If you go to Brands Hatch today it’s hard to imagine it being used as a Formula 1 circuit. It’s narrow, steep and the barriers (and crowd) are far too close to the track for the FIA or Bernie Ecclestone’s liking.
At its peak, Brands Hatch held up to four races for Formula 1 cars per year. In addition to the Grand Prix world championship round it was common to have several well-attended non-championship rounds each year.
Chas Parker’s new history of the track traces its beginnings as a tiny club circuit that grew into a venue for all the top international motor racing categories.
For many years Brands Hatch was one of two homes of the British Grand Prix, which shared the round with Silverstone in Northamptonshire. It is now over two decades since the Kent track last held a F1 event.
It’s a pity, because as much as I like Silverstone, Brands is a truly spectacular place to watch racing cars.
The natural amphitheatre, with the Grand Prix loop (now sadly little used) heading out into the woods, was the scene of many memorable moments in Formula 1 history: the crash at the start of the 1976 Grand Prix and Jim Clark leading a British 1-2-3 in 1964.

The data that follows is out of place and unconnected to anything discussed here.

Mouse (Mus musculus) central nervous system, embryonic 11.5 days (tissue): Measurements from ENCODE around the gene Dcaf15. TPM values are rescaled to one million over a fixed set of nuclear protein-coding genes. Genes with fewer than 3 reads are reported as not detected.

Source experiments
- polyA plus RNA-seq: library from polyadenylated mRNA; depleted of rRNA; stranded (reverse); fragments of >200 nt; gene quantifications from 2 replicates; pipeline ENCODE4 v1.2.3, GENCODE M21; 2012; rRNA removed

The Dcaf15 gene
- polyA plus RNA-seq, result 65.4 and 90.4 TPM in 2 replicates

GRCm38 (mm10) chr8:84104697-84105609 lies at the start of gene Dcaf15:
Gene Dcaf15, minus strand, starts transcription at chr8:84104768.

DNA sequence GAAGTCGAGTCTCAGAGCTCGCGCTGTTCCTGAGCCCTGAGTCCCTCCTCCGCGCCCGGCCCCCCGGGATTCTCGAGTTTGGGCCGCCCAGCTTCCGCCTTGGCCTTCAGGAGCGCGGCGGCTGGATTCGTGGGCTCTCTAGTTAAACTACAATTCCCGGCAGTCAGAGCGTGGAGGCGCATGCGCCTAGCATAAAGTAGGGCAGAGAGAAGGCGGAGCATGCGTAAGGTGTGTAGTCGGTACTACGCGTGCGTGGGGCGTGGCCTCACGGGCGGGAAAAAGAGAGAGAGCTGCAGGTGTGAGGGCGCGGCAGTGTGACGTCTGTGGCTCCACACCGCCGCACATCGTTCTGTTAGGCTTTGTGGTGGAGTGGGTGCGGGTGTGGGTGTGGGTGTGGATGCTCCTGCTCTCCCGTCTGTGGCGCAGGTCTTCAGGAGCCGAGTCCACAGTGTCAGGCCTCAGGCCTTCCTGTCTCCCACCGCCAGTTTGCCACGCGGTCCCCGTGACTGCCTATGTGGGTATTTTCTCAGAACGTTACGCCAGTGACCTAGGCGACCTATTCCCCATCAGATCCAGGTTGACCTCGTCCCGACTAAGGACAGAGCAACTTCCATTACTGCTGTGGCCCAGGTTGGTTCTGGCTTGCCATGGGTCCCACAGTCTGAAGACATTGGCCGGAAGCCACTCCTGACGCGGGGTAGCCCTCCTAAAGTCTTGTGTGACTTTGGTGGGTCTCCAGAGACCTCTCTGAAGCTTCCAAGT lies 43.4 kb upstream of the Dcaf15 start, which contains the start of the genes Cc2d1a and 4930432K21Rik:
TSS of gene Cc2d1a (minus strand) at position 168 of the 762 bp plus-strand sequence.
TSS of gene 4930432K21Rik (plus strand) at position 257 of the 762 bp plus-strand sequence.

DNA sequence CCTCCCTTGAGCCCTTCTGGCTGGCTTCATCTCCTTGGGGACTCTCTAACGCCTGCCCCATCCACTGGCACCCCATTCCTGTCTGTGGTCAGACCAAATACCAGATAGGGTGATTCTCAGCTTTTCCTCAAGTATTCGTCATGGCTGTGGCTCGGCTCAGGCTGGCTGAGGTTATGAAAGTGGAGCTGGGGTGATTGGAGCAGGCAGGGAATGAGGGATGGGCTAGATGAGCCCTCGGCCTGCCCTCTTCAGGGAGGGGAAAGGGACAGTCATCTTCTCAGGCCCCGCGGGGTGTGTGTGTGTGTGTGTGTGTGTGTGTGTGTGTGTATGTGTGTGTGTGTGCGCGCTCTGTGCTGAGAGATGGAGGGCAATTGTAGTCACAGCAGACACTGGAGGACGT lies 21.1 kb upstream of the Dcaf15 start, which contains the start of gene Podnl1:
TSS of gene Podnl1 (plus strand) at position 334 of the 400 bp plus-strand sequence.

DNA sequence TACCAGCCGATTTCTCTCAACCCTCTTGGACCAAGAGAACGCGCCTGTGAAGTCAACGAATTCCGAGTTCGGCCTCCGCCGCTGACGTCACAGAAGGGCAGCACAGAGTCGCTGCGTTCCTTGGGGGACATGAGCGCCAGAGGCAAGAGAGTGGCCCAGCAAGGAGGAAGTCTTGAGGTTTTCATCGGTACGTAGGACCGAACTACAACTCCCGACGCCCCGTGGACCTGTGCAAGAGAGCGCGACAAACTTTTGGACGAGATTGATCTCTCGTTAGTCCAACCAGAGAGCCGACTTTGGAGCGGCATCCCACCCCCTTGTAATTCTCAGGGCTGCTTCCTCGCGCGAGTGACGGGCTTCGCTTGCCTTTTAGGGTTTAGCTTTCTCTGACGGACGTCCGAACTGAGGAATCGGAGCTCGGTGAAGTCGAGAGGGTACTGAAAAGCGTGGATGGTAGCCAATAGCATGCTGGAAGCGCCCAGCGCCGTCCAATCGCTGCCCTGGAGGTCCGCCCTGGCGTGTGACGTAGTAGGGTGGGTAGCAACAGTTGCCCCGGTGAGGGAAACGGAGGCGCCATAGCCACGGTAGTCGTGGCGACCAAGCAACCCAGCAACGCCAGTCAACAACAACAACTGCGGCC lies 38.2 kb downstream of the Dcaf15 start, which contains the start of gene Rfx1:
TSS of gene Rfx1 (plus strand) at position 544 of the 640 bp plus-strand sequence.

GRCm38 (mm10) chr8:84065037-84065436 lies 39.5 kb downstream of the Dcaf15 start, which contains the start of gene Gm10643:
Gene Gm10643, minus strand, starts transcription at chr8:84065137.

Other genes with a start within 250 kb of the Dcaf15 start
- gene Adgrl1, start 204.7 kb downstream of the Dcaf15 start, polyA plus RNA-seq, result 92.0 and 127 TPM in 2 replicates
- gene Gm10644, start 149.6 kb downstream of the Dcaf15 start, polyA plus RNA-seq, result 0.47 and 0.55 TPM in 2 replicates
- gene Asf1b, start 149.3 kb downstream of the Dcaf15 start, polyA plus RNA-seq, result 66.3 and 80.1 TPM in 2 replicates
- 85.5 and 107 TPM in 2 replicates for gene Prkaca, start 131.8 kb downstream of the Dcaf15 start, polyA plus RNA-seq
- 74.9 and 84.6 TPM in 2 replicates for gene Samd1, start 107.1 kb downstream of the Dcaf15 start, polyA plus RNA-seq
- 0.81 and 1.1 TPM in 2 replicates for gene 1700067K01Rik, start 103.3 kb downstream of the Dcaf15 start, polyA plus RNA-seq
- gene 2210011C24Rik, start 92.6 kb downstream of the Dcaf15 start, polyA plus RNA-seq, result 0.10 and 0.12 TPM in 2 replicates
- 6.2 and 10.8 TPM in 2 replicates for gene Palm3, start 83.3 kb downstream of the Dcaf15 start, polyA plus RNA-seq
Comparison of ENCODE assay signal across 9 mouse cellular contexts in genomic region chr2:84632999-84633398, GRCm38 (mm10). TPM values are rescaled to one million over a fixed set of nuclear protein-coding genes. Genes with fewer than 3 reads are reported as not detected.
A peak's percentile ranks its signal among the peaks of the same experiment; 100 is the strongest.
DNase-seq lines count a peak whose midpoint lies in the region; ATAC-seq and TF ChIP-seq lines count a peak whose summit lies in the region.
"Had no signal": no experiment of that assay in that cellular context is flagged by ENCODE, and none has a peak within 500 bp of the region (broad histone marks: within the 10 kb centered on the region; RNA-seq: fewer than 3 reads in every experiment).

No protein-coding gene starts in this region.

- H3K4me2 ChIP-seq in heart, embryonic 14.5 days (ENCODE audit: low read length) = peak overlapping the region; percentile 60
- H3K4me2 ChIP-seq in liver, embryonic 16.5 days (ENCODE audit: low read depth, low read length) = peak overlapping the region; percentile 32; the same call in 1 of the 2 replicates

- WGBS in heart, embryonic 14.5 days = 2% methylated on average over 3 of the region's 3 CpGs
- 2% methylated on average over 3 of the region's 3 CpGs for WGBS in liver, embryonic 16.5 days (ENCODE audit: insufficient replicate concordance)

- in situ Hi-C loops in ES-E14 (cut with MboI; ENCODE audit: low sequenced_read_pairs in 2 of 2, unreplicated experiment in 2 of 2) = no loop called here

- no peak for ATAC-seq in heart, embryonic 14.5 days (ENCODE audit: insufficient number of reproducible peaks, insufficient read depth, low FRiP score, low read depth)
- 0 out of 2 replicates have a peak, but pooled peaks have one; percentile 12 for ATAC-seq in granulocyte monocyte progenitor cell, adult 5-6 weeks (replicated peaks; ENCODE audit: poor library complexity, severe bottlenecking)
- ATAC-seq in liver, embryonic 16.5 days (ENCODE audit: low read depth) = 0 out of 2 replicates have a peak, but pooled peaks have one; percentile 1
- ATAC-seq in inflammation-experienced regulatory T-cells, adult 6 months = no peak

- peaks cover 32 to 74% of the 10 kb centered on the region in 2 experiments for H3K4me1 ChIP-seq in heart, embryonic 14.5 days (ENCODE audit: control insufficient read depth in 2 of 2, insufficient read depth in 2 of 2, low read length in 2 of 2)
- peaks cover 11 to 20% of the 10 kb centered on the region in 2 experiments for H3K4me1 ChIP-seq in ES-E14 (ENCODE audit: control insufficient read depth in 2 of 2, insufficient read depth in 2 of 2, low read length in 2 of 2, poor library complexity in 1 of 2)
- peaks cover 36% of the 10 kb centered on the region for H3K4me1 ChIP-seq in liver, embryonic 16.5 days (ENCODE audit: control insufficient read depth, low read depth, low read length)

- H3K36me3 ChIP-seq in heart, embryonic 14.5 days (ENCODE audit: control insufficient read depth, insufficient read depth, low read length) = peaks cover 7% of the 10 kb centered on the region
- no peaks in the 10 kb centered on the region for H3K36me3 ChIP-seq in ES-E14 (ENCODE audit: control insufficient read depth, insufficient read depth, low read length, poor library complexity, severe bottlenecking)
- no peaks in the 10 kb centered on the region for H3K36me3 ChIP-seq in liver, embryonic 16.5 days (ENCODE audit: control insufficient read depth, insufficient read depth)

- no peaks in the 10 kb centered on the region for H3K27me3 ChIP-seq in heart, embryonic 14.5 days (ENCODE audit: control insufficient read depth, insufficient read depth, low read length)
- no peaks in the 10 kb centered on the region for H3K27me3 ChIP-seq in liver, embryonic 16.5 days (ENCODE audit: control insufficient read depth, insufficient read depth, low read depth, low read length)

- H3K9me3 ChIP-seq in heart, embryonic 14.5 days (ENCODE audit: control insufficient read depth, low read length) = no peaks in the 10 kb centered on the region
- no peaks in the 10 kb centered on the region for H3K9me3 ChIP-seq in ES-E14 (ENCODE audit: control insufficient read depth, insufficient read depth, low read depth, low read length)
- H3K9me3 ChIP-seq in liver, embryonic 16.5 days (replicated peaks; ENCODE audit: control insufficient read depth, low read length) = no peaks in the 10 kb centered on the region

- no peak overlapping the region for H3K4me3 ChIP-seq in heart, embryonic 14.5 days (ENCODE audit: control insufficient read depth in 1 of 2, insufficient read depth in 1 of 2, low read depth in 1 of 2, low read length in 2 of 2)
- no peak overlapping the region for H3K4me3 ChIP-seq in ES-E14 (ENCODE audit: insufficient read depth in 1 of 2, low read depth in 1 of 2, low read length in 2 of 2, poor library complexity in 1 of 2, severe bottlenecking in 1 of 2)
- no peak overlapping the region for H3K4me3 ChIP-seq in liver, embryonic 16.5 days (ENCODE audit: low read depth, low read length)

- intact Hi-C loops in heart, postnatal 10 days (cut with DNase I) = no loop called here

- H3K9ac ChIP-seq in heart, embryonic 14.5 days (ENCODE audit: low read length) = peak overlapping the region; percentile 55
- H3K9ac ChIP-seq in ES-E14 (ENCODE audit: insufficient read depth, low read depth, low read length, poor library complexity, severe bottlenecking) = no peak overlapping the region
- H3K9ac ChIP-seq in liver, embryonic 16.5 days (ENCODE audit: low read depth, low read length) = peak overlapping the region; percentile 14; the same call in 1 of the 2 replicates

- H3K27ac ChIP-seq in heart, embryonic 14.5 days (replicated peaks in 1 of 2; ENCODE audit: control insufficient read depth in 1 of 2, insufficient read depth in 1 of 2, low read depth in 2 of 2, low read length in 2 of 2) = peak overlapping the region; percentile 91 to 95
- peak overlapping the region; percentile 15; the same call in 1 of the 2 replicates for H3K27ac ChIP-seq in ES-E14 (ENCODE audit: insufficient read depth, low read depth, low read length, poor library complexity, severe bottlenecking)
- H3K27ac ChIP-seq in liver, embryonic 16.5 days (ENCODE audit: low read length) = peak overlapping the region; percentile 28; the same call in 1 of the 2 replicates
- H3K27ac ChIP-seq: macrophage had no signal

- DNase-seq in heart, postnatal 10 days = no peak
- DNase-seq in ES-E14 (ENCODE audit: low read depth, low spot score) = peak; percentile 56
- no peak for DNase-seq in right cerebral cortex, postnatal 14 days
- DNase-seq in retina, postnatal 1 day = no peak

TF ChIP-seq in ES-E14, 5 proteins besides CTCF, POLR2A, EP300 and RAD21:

The well-researched book throws up some unusual facts: At the non-champioship Aurora race in 1980 Desire Wilson became the only woman to win a race for F1 cars. In fourth place that day was the great motorcycling champion Giacomo Agostini.
Its final two F1 races (the European Grand Prix in 1985, and the British in 1986) saw packed home crowds cheering wins for Nigel Mansell. The pictures in Parker’s book of this last race are incredible – the circuit is thick with people and even those at the back of the crowd are closer to the action that we can get today.
Parker’s history of the circuit is thorough and goes far beyond just the F1 races that were held there – from touring cars to junior formulae, sports cars, American single seaters, trucks, bikes and even the unsuccessful attempt to bring Indy Cars over in 1978.
It’s not just a list of who won what either – it follows the evolution of the circuit and its passage from one set of owners to another. Nicola Foulston’s attempt to bring F1 back to the track is covered, and the story is brought bang up-to-date with a look at the present ownership by ex-F1 driver Jonathan Parker’s Motor Sport Vision company.
Parker has written a colourful history that comes to life with a rich selection of first-hand quotes plus a host of photographs and programme covers. It wants for nothing in style or detail. It’s absorbing and entertaining and a great read for anyone interested in British motor racing history.
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